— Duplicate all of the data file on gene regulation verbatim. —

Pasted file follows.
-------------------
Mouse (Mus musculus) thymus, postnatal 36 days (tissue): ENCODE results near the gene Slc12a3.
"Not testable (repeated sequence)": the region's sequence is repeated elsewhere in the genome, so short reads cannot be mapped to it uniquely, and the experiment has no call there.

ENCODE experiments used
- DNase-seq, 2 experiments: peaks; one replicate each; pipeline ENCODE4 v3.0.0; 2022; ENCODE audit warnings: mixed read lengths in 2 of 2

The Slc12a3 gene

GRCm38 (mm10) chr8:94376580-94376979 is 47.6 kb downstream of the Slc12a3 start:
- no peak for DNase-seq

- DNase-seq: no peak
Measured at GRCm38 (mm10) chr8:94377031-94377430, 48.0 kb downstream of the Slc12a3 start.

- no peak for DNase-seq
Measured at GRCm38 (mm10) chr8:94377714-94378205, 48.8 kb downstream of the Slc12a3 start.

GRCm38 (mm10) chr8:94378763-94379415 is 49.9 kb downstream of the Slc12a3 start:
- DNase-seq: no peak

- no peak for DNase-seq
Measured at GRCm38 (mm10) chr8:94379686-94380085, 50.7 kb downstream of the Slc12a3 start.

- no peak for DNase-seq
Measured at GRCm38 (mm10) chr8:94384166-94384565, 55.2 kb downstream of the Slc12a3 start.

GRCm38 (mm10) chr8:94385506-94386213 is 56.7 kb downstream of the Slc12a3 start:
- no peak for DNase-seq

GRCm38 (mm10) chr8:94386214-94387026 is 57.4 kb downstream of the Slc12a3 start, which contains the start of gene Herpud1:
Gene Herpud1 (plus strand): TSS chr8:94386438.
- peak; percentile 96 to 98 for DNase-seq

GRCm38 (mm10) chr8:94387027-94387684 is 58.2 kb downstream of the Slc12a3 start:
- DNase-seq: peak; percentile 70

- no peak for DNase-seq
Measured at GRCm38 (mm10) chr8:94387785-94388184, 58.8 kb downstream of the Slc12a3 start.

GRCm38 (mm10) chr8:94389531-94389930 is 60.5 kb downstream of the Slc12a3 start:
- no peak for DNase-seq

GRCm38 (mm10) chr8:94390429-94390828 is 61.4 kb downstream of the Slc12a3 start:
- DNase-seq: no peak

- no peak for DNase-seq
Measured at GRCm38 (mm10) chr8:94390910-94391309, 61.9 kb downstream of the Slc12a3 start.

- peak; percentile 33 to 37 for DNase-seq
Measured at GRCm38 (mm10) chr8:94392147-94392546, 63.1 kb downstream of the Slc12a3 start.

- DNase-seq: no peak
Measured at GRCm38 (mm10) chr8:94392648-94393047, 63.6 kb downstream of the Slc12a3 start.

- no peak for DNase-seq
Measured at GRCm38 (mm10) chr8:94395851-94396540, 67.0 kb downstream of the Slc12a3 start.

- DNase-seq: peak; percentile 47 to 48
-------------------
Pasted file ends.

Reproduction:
Mouse (Mus musculus) thymus, postnatal 36 days (tissue): ENCODE results near the gene Slc12a3.
"Not testable (repeated sequence)": the region's sequence is repeated elsewhere in the genome, so short reads cannot be mapped to it uniquely, and the experiment has no call there.

ENCODE experiments used
- DNase-seq, 2 experiments: peaks; one replicate each; pipeline ENCODE4 v3.0.0; 2022; ENCODE audit warnings: mixed read lengths in 2 of 2

The Slc12a3 gene

GRCm38 (mm10) chr8:94376580-94376979 is 47.6 kb downstream of the Slc12a3 start:
- no peak for DNase-seq

- DNase-seq: no peak
Measured at GRCm38 (mm10) chr8:94377031-94377430, 48.0 kb downstream of the Slc12a3 start.

- no peak for DNase-seq
Measured at GRCm38 (mm10) chr8:94377714-94378205, 48.8 kb downstream of the Slc12a3 start.

GRCm38 (mm10) chr8:94378763-94379415 is 49.9 kb downstream of the Slc12a3 start:
- DNase-seq: no peak

- no peak for DNase-seq
Measured at GRCm38 (mm10) chr8:94379686-94380085, 50.7 kb downstream of the Slc12a3 start.

- no peak for DNase-seq
Measured at GRCm38 (mm10) chr8:94384166-94384565, 55.2 kb downstream of the Slc12a3 start.

GRCm38 (mm10) chr8:94385506-94386213 is 56.7 kb downstream of the Slc12a3 start:
- no peak for DNase-seq

GRCm38 (mm10) chr8:94386214-94387026 is 57.4 kb downstream of the Slc12a3 start, which contains the start of gene Herpud1:
Gene Herpud1 (plus strand): TSS chr8:94386438.
- peak; percentile 96 to 98 for DNase-seq

GRCm38 (mm10) chr8:94387027-94387684 is 58.2 kb downstream of the Slc12a3 start:
- DNase-seq: peak; percentile 70

- no peak for DNase-seq
Measured at GRCm38 (mm10) chr8:94387785-94388184, 58.8 kb downstream of the Slc12a3 start.

GRCm38 (mm10) chr8:94389531-94389930 is 60.5 kb downstream of the Slc12a3 start:
- no peak for DNase-seq

GRCm38 (mm10) chr8:94390429-94390828 is 61.4 kb downstream of the Slc12a3 start:
- DNase-seq: no peak

- no peak for DNase-seq
Measured at GRCm38 (mm10) chr8:94390910-94391309, 61.9 kb downstream of the Slc12a3 start.

- peak; percentile 33 to 37 for DNase-seq
Measured at GRCm38 (mm10) chr8:94392147-94392546, 63.1 kb downstream of the Slc12a3 start.

- DNase-seq: no peak
Measured at GRCm38 (mm10) chr8:94392648-94393047, 63.6 kb downstream of the Slc12a3 start.

- no peak for DNase-seq
Measured at GRCm38 (mm10) chr8:94395851-94396540, 67.0 kb downstream of the Slc12a3 start.

- DNase-seq: peak; percentile 47 to 48